Avedon Expo

A quick belated review of the Richard Avedon expo at the Musée Jeu de Paume in Paris…

I visited this about 3 weeks ago and just now am getting around to blogging about it. There are about 200 photos from the entire career of this American photographer of fashion and poverty.

The first section of the exposition is primarily fashion photography with quite a few photos taken during his time in Paris working for Vogue, Cosmo, etc. The idea of ripping of the roof tiles to let in natural light in his Parisian studio was revolutionary at the time – amazing how times change as the “Velux” is all the rage today as are lofts with skylights. His photos had that Doisneau impromptu feeling despite the fact that both he and Doisneau very carefully set up and choreographed all their scenes.

The exposition then moved into his portaits. The contrasts in his work, driven by relentless black and white close-up head shots, are jolting. The juxtaposition, for example, of Eisenhower and a living ex-slave back in the 50’s was particularly amazing and thought-provoking. The 69 power portraits from 1976 were very insightful, especially given that some of the names still in the news (George Bush Sr., Donald Rumsfield, Jerry Brown, etc.) were already of influence back then. There was a great portrait of Reagan, governor of California…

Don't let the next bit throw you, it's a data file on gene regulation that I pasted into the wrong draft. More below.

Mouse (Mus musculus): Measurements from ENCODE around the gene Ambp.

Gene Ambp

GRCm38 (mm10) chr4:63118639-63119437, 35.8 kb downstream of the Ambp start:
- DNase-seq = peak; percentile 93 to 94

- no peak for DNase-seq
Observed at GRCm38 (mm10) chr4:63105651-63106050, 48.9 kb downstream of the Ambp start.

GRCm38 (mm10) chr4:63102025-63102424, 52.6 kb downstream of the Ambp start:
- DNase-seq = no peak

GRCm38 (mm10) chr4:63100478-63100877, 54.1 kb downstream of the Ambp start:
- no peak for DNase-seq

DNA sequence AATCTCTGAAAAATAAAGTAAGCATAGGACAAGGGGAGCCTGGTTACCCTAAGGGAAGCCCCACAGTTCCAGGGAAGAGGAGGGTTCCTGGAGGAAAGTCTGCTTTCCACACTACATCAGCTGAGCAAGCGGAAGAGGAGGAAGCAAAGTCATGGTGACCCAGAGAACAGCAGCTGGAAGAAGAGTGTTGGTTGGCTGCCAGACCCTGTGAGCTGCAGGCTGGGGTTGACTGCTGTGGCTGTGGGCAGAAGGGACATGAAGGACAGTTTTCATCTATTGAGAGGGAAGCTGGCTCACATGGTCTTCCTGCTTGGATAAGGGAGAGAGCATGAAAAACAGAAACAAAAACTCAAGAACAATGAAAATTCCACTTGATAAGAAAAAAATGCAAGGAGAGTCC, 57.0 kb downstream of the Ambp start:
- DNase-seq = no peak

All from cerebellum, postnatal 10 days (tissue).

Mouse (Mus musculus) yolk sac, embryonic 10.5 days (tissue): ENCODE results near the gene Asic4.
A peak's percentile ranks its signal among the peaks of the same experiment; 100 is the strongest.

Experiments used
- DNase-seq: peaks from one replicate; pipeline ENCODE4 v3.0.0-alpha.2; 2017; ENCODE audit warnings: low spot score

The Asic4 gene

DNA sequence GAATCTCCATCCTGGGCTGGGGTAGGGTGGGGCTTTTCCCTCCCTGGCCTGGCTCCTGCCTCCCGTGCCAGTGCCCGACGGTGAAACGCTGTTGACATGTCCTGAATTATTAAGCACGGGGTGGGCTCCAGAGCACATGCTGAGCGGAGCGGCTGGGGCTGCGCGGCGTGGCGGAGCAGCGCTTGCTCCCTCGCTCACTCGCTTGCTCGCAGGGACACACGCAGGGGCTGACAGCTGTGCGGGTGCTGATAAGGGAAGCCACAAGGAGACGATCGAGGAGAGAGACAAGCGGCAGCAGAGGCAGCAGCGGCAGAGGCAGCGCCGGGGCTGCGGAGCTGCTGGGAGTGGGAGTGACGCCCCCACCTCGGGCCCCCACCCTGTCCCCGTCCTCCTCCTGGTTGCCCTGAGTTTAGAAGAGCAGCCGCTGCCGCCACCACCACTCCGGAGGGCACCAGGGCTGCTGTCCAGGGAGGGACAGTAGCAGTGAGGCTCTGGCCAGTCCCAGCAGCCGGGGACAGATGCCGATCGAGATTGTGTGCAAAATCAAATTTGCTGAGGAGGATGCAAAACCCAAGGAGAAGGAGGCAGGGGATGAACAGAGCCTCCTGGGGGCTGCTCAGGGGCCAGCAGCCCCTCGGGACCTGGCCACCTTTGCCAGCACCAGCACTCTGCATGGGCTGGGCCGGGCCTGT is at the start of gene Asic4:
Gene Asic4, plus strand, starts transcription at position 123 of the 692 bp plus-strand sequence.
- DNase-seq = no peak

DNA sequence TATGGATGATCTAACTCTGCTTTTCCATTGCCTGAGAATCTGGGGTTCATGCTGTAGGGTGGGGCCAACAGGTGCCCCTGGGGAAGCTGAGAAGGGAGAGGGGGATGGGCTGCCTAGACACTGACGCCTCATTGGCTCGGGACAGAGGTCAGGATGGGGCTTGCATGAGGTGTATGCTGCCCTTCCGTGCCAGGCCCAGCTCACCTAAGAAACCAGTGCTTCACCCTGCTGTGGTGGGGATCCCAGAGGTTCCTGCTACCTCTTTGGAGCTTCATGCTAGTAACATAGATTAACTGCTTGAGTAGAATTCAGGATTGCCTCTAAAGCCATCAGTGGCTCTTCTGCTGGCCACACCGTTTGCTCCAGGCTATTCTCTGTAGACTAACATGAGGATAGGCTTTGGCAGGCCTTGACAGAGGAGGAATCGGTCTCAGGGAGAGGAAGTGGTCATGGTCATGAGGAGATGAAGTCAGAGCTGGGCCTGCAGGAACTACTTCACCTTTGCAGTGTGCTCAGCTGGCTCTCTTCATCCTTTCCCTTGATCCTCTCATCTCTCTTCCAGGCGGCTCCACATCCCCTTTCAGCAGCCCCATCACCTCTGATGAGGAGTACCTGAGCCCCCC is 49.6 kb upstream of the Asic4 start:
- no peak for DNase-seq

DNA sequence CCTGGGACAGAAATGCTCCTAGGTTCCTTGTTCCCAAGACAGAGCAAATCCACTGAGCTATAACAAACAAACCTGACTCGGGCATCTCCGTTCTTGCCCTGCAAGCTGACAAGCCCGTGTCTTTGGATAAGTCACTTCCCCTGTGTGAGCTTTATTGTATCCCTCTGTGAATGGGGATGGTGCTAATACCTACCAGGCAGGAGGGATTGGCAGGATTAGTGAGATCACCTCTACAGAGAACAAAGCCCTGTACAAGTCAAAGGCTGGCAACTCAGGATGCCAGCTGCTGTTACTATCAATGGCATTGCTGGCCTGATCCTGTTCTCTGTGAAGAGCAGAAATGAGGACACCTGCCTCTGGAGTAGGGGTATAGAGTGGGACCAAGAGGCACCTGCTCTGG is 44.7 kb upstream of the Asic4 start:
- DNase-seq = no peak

There was also a 60’s room with amazing shots of the Beatles, Janice Joplin, and Andy Warhol’s Factory. One of my favorites was a blurry shot of Malcolm X, capturing the ethereal feel of this icon with such a pervasive impact on the 60’s and 70’s despite his early death.

The exposition then moves into the emotionally charged American West series he did during the 70’s and 80’s. Jarring, challenging, heart-rending…these portaits of the underside of American capitalism as incredibly vibrant and alive. How he could take bums and homeless crazy people and turn them into beautiful works of art is simply incredible. One wonders whether any of the money that Avedon made off of the sale of the book and rights on the photos made it back to any of these participants in his art…

The end of the show compiled the photos Avedon took before passing away in 2003. Still in full control of his vision, his portrait of Rushdie is fantastic, as are his self-portraits.

As I don’t follow photography too much, I was pleasantly surprised to enjoy this particular expo as much as I did. Thanks also goes out to Maïté for proposing the idea 🙂


About mfinocchiaro

IT Architecture Guru for large PLM software company but dabbling in Web 2.0 and other stuff.
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One Response to Avedon Expo

  1. Pingback: » Avedon Expo »Digital Photography

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